Design

How to design production-ready AI solutions

AI in telecom

With new technologies such as 5G, edge and IoT continuing to advance, new levels of complexity are increasing in telecom network operations. The hybrid nature of old and new technologies, various frequency bands and spectrums, and heterogeneous devices and applications all contribute to these new challenges for future networks. AI and ML technologies can be transformational to help achieve the desired network performance while meeting energy efficiency, security, and latency requirements.

Telecommunication generates a huge amount of data, which presents great potential to leverage AI and ML. However, traditional telecom operations were originally built and designed for telephony calls, and later evolved into more dynamic data connections since 4G/LTE. The networks and network data were very static and designed mainly for generating alarms and operating in a break/fix pattern. Implementing the system and process changes necessary to support AI and ML to address the more dynamic nature of future networks is critical and hugely beneficial for telecom operators. For instance, basic log or telemetric data does not contain enough information to diagnose a network issue accurately. By adding transactional data which indicate event sequence, with additional curated error code, the latest natural language processing and deep learning, AI/ML solutions can help recommend resolutions for an issue with accuracy that is above human performance [1].

Distributed nature of 5G and future networks

Data is crucial for any AI and ML applications. In 5G and future networks, data can be collected and processed in a very distributed manner (Figure 1), at a radio base station, regional data center or central data center.

Figure 1: data collected in a distributed manner in a network.

The time and space complexity of where the data should be processed varies greatly (see Figure 2). Depending on the latency and performance requirements of the applications that consume AI/ML output, the designs that best suits the situation may vary.

Time and space complexity of ML model and data.

Figure 2: Time and space complexity of ML model and data.

Compute and communication restrictions

AI and ML is fundamentally executed on the compute resources. If the application that consumes AI/ML, data and AI/ML model all sit on the cloud with elastic compute and sufficient communication bandwidth (unlimited compute and unlimited communication bandwidth), we could easily meet our performance and latency requirements. However, things will become more challenging when the application that will consume AI/ML output is located in a resource constrained and/or communication bandwidth limited environment, for example, on an edge. Figure 3 illustrates the compute and communication restrictions on the design choices of AI/ML solutions.

Design decisions with respect to time and space complexity of AI/ML model and data.

Figure 3: Design decisions with respect to time and space complexity of AI/ML model and data.

Centralized training/retraining and inference

When a large quantity of data is needed or the model requires extensive compute (to reach the required accuracy/performance), the data need to be typically processed and stored at a centralized location (where more compute, storage and memory resources are available) – see Figure 4. Due to the size of the data, the complexity of the model and the communication limitations, the execution cannot usually be achieved in real time. This is because central locations are normally further away from the application. Training data will need to be relayed and stored in the central server for training and retraining. Inference data will also need to be relayed to carry out the necessary inference compute on the central server before the model output is relayed back to the edge, then consumed by the application.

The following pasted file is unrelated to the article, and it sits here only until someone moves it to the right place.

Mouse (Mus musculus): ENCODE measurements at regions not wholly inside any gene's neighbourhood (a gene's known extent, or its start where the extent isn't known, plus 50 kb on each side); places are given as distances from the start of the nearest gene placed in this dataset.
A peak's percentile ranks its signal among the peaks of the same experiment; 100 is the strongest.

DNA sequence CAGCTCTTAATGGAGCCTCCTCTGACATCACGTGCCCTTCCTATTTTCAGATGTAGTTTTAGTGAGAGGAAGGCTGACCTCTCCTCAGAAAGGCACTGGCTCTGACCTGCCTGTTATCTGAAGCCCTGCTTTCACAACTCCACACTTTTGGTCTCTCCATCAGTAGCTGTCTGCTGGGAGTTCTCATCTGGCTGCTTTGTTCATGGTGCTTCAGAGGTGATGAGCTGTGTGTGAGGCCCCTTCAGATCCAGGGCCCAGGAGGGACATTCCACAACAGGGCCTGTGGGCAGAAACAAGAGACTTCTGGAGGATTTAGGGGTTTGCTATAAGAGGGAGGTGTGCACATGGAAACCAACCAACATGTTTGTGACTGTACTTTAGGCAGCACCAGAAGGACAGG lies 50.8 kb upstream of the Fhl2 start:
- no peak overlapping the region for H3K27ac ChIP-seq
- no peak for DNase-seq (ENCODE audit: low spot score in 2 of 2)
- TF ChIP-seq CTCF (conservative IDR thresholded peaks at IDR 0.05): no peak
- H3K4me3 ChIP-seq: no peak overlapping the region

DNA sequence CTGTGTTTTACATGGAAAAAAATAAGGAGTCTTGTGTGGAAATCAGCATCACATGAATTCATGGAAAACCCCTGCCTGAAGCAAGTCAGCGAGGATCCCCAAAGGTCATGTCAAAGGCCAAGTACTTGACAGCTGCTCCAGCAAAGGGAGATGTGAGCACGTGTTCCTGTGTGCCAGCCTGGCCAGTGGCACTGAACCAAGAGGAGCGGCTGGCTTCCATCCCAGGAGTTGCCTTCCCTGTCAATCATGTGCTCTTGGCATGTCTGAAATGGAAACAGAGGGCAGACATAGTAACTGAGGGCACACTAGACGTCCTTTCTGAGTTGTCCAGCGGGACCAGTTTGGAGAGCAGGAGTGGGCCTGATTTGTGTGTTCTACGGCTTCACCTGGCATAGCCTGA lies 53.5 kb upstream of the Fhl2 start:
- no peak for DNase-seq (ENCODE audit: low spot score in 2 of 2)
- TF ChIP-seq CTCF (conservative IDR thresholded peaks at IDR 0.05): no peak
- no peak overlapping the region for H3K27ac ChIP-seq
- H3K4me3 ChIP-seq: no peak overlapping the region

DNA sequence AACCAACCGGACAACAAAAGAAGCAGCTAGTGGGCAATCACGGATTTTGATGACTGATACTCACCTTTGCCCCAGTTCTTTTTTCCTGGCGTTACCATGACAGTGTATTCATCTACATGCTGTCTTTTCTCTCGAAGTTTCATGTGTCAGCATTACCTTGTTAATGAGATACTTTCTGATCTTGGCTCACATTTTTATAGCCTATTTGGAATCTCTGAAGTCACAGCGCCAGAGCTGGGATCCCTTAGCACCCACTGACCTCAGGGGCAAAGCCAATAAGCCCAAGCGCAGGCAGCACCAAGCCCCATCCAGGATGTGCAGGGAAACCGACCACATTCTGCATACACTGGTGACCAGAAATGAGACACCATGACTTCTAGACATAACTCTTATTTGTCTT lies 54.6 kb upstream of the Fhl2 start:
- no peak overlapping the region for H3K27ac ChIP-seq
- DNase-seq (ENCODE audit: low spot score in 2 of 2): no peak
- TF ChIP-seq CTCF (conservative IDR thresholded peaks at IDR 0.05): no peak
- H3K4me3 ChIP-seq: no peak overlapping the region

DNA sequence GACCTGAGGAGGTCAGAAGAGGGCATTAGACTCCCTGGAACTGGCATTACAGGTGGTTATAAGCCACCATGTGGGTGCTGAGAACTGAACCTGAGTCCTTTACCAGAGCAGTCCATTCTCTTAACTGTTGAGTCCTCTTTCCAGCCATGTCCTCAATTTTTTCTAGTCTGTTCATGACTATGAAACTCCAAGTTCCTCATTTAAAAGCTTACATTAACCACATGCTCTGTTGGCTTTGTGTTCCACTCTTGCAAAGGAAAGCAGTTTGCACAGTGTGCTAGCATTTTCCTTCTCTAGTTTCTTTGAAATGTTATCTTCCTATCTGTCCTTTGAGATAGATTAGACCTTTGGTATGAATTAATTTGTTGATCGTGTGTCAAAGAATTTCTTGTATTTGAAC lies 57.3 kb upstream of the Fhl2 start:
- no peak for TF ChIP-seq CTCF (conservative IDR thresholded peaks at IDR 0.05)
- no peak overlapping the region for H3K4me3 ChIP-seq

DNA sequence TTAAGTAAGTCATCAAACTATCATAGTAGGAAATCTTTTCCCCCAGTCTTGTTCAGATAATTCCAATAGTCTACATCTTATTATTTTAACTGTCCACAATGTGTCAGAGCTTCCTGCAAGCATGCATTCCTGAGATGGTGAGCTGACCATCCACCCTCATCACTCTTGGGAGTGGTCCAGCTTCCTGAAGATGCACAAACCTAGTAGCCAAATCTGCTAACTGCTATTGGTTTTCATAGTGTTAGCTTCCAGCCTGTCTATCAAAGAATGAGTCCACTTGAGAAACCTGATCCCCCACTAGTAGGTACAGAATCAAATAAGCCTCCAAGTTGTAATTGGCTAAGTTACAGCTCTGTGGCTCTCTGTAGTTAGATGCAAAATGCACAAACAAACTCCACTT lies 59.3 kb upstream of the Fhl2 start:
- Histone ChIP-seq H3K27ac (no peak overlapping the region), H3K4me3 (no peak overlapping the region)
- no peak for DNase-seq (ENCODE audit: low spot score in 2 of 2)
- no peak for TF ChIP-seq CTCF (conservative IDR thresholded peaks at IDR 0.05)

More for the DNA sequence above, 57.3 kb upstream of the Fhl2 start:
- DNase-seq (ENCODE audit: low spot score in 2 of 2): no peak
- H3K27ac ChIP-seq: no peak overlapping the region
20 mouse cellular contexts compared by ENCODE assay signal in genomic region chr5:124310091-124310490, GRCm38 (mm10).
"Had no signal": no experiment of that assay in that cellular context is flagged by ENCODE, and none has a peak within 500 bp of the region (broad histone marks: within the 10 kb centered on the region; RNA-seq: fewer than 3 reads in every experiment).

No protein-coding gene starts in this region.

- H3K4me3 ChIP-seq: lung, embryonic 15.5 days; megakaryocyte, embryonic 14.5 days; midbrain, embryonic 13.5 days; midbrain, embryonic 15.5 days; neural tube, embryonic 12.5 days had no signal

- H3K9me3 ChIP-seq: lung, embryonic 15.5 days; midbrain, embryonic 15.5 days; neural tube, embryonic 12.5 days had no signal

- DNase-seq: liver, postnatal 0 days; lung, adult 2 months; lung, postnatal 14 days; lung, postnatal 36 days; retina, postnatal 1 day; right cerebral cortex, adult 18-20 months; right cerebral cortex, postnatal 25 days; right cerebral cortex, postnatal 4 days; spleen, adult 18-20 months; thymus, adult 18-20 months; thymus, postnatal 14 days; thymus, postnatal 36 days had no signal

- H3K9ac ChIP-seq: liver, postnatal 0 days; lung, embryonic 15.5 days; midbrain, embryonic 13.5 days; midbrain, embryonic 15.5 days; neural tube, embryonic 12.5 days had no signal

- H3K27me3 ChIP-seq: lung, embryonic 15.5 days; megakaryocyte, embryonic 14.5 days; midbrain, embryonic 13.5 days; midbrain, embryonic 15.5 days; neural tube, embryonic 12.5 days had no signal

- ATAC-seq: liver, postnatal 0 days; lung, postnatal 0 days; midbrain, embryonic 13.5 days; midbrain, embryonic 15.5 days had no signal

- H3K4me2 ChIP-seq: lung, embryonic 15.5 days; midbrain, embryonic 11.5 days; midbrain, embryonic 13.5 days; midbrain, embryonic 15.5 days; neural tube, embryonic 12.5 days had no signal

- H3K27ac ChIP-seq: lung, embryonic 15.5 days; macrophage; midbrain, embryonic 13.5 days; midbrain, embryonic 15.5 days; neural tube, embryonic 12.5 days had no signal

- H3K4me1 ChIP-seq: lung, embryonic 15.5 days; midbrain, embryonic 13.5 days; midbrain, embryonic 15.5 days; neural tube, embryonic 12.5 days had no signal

training, retraining, inference all happens on central server.

Figure 4: training, retraining, inference all happens on central server.

One of the benefits of this design is that it’s highly scalable and relatively easy to maintain. Centralized automation process/workflow can be set up to monitor data quality, define retraining policy and render inference results automatically. The same infrastructure set up centrally can be leveraged for multiple models, applications, and sites. However, this design choice will only be suitable for systems that require high performance, can tolerate longer latency, and have enough communication bandwidth to meet latency requirements.

Distributed training/retraining and inference

At the other end of the spectrum, if ultra-low latency is the priority, then the data must be stored and processed close to, or on the edge, where compute, storage and memory are often limited. The AI/ML model in this case must be simple enough to be executed in real time with the limited resources available on the edge to render real-time predictions (Figure 5).

The benefit of this design is that it’s lean and fast. However, each instance will require its own infrastructure, workflow, and monitoring process. To maintain it in a scalable manner will require additional synchronization and coordination.

training, retraining, inference all happens on edge

Figure 5: training, retraining, inference all happens on edge

Centralized/distributed training, distributed inference

There are some flexibilities for workload distribution and optimization if the latency requirements lie anywhere between the above two extreme scenarios. It is also an active research area of ​​distributed machine learning[2] (federated learning and split learning, for example) to optimize the distribution of the computation and communication load considering latency, privacy, security, and performance requirements.